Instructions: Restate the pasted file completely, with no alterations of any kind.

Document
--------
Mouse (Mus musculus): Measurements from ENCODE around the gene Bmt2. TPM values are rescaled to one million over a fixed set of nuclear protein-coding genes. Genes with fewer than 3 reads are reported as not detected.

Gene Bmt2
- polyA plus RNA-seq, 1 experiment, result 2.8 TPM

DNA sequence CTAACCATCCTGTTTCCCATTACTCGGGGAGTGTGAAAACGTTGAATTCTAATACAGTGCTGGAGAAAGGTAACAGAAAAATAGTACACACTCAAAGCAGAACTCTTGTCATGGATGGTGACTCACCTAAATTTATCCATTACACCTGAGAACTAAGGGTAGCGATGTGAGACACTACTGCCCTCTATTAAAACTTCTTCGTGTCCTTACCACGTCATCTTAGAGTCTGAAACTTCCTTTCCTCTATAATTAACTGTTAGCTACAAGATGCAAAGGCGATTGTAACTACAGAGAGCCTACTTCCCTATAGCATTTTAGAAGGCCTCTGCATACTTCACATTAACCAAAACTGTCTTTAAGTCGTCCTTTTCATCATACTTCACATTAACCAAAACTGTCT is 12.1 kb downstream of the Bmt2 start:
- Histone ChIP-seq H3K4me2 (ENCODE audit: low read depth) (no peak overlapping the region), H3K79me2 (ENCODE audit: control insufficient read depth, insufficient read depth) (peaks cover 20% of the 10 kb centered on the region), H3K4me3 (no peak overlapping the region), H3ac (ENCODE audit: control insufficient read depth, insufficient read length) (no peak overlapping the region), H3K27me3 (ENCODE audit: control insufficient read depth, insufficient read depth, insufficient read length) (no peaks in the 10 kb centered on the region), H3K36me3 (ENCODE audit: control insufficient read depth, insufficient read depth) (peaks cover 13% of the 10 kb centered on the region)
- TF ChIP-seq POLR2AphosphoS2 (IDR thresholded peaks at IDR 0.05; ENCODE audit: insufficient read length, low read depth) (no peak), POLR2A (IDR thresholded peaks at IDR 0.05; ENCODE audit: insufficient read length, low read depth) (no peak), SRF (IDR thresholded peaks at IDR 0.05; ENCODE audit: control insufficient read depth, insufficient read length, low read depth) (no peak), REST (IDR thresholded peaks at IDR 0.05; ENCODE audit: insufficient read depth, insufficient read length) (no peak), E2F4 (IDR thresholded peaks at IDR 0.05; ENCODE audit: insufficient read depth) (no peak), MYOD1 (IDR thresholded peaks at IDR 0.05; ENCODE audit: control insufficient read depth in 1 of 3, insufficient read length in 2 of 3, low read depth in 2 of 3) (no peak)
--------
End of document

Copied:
Mouse (Mus musculus): Measurements from ENCODE around the gene Bmt2. TPM values are rescaled to one million over a fixed set of nuclear protein-coding genes. Genes with fewer than 3 reads are reported as not detected.

Gene Bmt2
- polyA plus RNA-seq, 1 experiment, result 2.8 TPM

DNA sequence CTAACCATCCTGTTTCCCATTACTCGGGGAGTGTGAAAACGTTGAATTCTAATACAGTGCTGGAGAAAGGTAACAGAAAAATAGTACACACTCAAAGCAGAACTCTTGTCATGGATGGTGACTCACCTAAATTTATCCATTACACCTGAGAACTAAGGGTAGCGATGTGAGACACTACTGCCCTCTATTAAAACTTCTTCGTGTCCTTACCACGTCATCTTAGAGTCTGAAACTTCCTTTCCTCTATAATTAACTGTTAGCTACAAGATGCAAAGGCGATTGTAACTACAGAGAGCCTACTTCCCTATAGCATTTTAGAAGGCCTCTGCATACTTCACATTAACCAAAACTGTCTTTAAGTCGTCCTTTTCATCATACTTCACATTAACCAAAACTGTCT is 12.1 kb downstream of the Bmt2 start:
- Histone ChIP-seq H3K4me2 (ENCODE audit: low read depth) (no peak overlapping the region), H3K79me2 (ENCODE audit: control insufficient read depth, insufficient read depth) (peaks cover 20% of the 10 kb centered on the region), H3K4me3 (no peak overlapping the region), H3ac (ENCODE audit: control insufficient read depth, insufficient read length) (no peak overlapping the region), H3K27me3 (ENCODE audit: control insufficient read depth, insufficient read depth, insufficient read length) (no peaks in the 10 kb centered on the region), H3K36me3 (ENCODE audit: control insufficient read depth, insufficient read depth) (peaks cover 13% of the 10 kb centered on the region)
- TF ChIP-seq POLR2AphosphoS2 (IDR thresholded peaks at IDR 0.05; ENCODE audit: insufficient read length, low read depth) (no peak), POLR2A (IDR thresholded peaks at IDR 0.05; ENCODE audit: insufficient read length, low read depth) (no peak), SRF (IDR thresholded peaks at IDR 0.05; ENCODE audit: control insufficient read depth, insufficient read length, low read depth) (no peak), REST (IDR thresholded peaks at IDR 0.05; ENCODE audit: insufficient read depth, insufficient read length) (no peak), E2F4 (IDR thresholded peaks at IDR 0.05; ENCODE audit: insufficient read depth) (no peak), MYOD1 (IDR thresholded peaks at IDR 0.05; ENCODE audit: control insufficient read depth in 1 of 3, insufficient read length in 2 of 3, low read depth in 2 of 3) (no peak)